In this post, I describe how John Haverson and I made the log hives : using fire, chainsaw and gouges.
Without any special tools we began by using fire to help hollow the log.
The logs typically are between 32- 36″ long with a 12″ hole. This leaves plenty of wall thickness, needed for insulation.
We started by drilling a small hole through the log, working from both sides and hopefully meeting in the middle.
Once the hole is made , the log is tilted and a small fire lit at the base.The speed and direction of burn is enhanced by air fanned through a metal pipe.
Below shows the log, hollowed just using fire. Work was then needed cleaning the charred sides, in preparation for the bees.
The cleaning of the log was time consuming, so a new method was tried using a chainsaw and gouges. The saw, which had a long blade was plunged into each end, cutting a grid through the timber.
These long squares could then then be pulled out, leaving a square hole.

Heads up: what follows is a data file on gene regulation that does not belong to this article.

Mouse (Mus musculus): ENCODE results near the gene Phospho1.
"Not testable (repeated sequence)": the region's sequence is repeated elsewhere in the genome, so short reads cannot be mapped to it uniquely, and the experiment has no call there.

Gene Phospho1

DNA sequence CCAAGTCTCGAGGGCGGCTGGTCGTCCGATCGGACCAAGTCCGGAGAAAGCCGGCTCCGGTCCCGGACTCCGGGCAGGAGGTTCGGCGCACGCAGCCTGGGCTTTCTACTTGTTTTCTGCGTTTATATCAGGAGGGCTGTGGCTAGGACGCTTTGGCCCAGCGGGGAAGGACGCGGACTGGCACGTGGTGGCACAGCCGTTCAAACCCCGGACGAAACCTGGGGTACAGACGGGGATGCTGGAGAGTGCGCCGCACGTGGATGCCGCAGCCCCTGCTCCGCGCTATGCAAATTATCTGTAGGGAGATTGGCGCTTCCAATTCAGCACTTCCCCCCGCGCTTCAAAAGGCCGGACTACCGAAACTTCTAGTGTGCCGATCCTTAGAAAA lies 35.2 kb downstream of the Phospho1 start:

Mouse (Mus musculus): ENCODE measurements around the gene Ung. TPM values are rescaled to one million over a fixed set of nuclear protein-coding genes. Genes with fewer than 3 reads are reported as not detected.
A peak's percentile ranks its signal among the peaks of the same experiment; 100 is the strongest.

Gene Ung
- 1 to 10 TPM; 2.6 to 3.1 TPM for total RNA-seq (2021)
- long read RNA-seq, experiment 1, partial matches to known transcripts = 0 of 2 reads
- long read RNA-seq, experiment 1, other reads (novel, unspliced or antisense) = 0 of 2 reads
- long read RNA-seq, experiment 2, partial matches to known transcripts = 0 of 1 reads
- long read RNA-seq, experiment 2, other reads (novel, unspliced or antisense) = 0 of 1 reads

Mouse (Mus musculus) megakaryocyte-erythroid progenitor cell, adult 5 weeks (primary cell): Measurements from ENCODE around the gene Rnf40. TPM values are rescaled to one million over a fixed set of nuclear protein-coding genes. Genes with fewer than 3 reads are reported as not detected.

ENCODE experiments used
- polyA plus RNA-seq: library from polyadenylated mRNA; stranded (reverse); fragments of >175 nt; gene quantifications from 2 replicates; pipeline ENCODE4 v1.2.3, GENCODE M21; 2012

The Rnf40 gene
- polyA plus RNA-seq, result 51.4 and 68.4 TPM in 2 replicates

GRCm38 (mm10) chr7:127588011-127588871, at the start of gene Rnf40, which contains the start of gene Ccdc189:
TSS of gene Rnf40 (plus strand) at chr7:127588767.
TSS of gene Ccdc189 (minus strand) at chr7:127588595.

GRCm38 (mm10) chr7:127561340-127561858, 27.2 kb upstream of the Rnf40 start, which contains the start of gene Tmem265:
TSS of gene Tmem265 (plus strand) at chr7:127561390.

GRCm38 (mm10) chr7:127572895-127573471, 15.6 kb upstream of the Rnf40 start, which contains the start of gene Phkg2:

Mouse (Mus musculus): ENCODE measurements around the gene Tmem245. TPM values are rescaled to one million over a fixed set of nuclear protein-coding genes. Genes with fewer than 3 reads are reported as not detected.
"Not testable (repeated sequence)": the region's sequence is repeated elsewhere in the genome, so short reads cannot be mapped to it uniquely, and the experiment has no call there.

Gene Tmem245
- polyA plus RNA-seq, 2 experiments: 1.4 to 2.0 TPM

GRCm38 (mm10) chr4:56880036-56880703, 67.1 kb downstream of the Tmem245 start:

These are some logs after chain sawing, the picture shows the 6″ square holes and the outline in pencil of the 12″ hole.
The tools below were used to cut the rest of the wood out. The big gouge had a 5′ shaft to help cut through the length of the log, after opening up with the hand gouge and mallet.
The base of the log has a rebate to accept the base board, held in with wooden toggles.
The top is slightly different to accept the three part boards.
Two side boards in place. A third wedge of wood holds them tight.
Inside the log ,two sets of hazel spales are fitted, approximately 9″ from each end.
This helps support the growing comb and separates the cavity into three parts.
If any honey is harvested, side combs are taken, but the central part with the brood cluster belongs to the bee.
Finally after 3 entrance holes are drilled near the base the log is made ready for the bees. This log has been hoisted into an oak tree. The hive is baited with old comb, wax and propolis to smell of bee.
I was pleased that scout bees found this log, liked it, and moved in after only ten days.
Here is a “land log” just populated with a strong local swarm.